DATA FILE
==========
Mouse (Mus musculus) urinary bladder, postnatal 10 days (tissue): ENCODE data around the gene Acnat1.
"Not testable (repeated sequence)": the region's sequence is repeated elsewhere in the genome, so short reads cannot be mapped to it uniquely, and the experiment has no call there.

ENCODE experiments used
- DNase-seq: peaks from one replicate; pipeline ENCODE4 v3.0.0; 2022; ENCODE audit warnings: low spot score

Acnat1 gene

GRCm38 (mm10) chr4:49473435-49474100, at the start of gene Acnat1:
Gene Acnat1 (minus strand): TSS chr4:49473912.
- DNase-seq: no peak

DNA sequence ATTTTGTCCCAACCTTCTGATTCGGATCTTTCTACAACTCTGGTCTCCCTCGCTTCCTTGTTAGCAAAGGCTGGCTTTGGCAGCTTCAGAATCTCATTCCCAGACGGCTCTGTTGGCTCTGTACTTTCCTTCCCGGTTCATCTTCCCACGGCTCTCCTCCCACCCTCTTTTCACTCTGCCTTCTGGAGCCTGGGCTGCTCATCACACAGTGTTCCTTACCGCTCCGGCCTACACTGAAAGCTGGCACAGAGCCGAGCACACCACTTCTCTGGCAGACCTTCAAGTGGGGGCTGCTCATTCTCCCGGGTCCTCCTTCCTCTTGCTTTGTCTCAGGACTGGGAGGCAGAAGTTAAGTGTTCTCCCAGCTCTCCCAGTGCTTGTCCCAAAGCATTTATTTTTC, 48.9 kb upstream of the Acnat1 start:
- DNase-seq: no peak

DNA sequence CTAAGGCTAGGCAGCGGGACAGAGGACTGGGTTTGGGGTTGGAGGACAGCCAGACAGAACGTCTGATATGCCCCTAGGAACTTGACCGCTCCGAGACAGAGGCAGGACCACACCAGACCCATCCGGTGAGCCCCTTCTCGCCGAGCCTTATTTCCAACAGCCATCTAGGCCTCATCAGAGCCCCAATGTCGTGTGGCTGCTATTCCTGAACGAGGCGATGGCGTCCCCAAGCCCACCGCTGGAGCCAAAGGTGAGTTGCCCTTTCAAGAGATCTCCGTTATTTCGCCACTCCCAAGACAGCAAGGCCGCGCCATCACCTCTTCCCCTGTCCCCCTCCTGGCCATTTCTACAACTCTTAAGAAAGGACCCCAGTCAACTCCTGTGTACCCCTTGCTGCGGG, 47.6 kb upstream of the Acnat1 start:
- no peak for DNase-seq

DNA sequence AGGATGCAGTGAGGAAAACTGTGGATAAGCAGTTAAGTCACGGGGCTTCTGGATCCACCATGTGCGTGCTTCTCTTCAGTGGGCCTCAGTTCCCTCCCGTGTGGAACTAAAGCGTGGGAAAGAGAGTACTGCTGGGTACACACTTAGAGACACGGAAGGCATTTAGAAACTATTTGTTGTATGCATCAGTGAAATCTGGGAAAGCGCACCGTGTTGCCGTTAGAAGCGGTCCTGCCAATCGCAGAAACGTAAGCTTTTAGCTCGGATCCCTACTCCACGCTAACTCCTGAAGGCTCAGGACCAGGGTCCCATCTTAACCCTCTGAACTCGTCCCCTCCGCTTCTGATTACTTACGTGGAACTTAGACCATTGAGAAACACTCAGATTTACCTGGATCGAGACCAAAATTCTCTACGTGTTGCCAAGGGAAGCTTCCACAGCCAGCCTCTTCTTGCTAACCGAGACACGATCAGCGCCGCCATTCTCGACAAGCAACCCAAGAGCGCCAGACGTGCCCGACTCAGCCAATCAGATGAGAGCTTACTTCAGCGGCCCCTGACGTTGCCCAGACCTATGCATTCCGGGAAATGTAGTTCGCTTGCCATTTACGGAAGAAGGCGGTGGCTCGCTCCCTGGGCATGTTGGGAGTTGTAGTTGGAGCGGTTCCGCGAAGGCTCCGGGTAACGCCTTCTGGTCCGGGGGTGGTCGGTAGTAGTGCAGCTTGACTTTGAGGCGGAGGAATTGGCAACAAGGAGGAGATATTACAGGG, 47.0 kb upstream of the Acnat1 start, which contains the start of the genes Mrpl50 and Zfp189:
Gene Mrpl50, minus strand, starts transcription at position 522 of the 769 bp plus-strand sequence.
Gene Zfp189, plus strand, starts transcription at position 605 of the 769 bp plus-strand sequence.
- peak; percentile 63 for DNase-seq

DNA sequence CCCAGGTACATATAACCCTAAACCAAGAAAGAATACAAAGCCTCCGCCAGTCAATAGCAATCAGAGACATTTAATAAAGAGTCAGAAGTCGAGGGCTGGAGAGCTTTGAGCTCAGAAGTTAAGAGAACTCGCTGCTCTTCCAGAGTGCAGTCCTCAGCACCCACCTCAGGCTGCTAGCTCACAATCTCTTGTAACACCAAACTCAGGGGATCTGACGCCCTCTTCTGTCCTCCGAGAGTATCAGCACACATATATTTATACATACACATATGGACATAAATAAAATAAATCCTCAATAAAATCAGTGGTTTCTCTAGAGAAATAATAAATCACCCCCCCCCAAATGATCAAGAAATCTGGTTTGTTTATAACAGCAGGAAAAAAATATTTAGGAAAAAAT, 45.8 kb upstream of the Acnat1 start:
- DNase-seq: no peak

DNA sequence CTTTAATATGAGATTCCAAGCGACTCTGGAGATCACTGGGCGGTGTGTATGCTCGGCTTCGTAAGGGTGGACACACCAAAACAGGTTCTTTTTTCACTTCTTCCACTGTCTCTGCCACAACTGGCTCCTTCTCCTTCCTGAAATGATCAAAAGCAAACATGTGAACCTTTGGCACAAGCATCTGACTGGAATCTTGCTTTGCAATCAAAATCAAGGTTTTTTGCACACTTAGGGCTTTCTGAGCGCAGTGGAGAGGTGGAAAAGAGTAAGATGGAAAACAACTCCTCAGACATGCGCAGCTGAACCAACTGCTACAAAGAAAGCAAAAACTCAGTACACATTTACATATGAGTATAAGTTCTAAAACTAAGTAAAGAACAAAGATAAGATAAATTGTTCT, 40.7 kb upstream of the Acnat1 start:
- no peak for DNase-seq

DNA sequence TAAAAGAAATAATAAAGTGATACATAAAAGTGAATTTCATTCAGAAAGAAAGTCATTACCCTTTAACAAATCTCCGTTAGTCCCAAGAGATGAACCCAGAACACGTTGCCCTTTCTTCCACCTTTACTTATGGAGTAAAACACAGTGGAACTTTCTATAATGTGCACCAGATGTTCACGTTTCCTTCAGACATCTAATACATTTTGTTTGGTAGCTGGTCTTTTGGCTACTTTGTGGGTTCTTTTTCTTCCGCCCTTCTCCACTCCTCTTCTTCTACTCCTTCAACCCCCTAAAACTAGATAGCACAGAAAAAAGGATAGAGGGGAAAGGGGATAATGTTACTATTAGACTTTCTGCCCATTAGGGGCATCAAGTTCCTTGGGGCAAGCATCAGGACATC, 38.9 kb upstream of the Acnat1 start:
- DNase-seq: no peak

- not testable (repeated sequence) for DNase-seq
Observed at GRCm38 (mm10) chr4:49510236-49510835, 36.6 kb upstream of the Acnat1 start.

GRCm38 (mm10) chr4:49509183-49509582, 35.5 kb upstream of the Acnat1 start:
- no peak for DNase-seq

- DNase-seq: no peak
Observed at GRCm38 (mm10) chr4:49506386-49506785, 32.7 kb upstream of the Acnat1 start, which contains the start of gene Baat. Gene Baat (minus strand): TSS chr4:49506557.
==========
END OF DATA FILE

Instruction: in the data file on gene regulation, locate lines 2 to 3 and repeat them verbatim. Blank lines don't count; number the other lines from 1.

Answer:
"Not testable (repeated sequence)": the region's sequence is repeated elsewhere in the genome, so short reads cannot be mapped to it uniquely, and the experiment has no call there.

ENCODE experiments used